When I announced my search for old tires, wooden pallets and chipped bowling balls, I immediately sensed worry from my family. I overheard phrases like "...the backyard... Sanford & Sons...", "...not bringing a dirty tire all the way home from West Virginia...", "...please don't tell her about that pallet...". People outside the family were even bold enough to shake their heads. One person actually called me crazy. Chris, I suspect you possess footage of me explaining myself to the hooting Wolff's Flea Market staff as a big old tire was loaded into my van.
To others, this new mission seemed quite out of the realm of normalcy. Although we are a flea market, picker family, it appeared that no one had ever shown interest in collecting such large, heavy cast-offs, commonly found near Dumpsters or bowling alleys. They were especially confused about the bowling ball, because the few select people who are privy to a certain secret about me know that I should NEVER be in possession of a bowling ball.
So, people wondered and raised their eyebrows. But, come on, when have any of my creative bursts actually turned out bad? Didn't my 52 pounds of potatoes project work out? True, we ate potatoes for 3 weeks... Doesn't the backyard pallet bench add a dash of recycled rusticity? True it still needs a little more love (and cushions), but it's cool, right? And what about the kitchen Chabinet (bench + cabinet)? It's sturdy, attractive, functional and holds cookbooks and coupons. So, why the skepticism? Was there really a risk that I would accumulate 20 old tires or broken appliances on our quiet suburban lot?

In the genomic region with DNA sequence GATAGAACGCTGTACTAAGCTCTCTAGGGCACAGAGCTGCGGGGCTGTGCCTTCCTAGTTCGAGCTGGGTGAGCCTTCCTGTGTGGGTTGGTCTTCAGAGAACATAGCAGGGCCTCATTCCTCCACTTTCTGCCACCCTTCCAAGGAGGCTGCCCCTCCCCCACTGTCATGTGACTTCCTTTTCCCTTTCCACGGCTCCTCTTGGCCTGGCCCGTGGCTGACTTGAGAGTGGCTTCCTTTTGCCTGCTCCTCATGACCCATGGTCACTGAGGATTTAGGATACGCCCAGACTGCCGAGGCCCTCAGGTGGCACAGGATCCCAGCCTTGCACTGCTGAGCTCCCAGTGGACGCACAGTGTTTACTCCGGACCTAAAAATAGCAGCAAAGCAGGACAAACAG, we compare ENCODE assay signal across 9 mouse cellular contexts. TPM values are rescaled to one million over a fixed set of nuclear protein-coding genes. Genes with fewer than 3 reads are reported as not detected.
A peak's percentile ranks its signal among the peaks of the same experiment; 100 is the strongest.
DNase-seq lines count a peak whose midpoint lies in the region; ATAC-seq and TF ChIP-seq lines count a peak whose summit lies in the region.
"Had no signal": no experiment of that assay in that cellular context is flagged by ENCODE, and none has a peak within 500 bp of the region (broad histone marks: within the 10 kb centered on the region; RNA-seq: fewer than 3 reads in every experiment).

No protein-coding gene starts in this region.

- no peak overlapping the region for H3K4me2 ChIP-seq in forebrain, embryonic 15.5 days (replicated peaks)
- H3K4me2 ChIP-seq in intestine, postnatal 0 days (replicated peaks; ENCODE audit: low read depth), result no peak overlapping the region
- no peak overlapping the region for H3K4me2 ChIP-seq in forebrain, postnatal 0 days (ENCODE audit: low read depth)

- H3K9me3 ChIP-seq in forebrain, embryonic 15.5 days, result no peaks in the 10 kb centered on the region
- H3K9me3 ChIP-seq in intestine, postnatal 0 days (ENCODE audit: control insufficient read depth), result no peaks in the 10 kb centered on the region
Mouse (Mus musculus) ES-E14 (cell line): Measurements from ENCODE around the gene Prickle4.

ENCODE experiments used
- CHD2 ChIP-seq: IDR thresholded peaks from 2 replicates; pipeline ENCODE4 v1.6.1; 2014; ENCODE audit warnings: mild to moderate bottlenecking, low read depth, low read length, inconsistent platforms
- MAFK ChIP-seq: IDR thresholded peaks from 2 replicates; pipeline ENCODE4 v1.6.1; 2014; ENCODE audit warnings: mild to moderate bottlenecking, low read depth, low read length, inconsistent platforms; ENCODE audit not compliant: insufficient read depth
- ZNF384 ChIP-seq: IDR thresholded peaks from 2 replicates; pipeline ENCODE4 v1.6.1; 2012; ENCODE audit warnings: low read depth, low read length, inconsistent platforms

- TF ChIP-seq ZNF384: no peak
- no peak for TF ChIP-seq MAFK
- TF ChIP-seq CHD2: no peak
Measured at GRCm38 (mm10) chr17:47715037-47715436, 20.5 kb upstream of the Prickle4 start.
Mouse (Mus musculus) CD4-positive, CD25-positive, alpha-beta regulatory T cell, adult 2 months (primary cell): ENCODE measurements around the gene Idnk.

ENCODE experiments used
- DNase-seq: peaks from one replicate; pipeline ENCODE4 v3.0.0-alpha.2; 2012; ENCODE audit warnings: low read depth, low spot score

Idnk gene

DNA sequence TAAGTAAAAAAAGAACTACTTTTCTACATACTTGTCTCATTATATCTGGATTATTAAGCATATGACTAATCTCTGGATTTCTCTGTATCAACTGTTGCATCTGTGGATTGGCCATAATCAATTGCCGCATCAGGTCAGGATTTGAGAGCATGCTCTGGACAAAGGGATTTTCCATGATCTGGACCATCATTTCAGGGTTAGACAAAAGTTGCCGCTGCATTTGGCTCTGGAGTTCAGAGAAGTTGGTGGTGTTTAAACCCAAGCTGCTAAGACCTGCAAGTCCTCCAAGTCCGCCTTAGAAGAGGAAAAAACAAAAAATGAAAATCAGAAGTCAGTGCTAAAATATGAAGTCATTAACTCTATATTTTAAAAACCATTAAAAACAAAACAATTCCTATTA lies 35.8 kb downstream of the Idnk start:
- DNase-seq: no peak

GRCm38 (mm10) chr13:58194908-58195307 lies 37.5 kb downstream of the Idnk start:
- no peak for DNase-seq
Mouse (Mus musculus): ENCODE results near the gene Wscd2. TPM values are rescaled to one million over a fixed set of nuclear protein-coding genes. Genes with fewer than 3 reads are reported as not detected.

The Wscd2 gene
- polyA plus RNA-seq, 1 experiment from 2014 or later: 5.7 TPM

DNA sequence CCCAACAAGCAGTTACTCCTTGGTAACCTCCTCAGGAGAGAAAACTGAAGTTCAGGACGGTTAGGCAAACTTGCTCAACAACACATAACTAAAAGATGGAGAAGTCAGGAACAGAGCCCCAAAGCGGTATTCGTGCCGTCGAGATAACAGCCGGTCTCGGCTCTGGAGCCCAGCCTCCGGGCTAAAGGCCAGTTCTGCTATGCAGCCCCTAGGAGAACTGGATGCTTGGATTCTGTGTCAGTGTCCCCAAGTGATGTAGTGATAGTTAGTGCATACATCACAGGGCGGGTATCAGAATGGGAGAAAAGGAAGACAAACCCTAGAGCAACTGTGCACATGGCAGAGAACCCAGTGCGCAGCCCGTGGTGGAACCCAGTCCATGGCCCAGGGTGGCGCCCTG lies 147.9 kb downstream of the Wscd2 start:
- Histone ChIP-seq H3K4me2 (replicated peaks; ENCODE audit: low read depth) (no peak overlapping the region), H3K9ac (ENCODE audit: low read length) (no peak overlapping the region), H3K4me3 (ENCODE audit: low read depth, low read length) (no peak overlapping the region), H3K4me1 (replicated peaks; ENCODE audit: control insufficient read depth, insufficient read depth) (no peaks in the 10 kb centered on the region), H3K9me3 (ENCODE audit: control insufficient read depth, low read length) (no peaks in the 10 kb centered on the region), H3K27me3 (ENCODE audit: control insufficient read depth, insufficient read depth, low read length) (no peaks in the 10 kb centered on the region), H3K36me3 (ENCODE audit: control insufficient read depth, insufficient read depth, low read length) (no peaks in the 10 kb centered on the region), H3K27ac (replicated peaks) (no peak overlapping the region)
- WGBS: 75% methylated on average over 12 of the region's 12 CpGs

I hoped to design an inverted recycled tire planter, but the tires I found were steel rimmed and thus too difficult to cut and turn inside out. Beware! I am still looking for old soft tires!
Below is a very easy method to make a colorful recycled tire planter using leftover paint and other items from around your house or found at the flea market.
NOTE: Planter is for ornamental purposes only and should not be used for food plants (vegetables, fruits, herbs) as the rubber can break down and leach into root systems.
|STEP 1: Find your tire!|
I paid a reasonable price for this nice clean tire at the flea market. Thanks Jerry. You may also find free tires discarded at the roadside (be careful), tire dealers (haven't tried this) or craiglslist.org
|STEP 2: Prime!|
I used Zinsser brand primer and
a small brush to reach inside the treads
|STEP 3: Paint!|
I used 1 coat of Rust-Oleum Painter's Touch Ultra Cover Glossy Hunter Green Spray paint.
(Free with my Ace Hardware Saver's Coupon).
|STEP 4: Decorate!|
Couldn't decide on a design, so I just used leftover acrylic paint to color a
few tread sections. These are the colors I had at hand. Might have used other colors
but the idea was to work with what I already had.
|STEP 6: Fill it!|
Mine soil was free from the compost pile
|Done! Plants and frog are flea market finds!|
|My only mishap was when I thought this piece of charred wood in the compost bin was a|
dead mouse and made David go out in the rain to remove it. Yes, I was gardening in the drizzle...don't you?
OTHER INSPIRATIONAL TIRE PLANTERS & SOURCES
How to invert a tire: http://john.moisttowelettemuseum.com/tireplanter/index.html
|Notice the bowling ball ladybug? Next project!|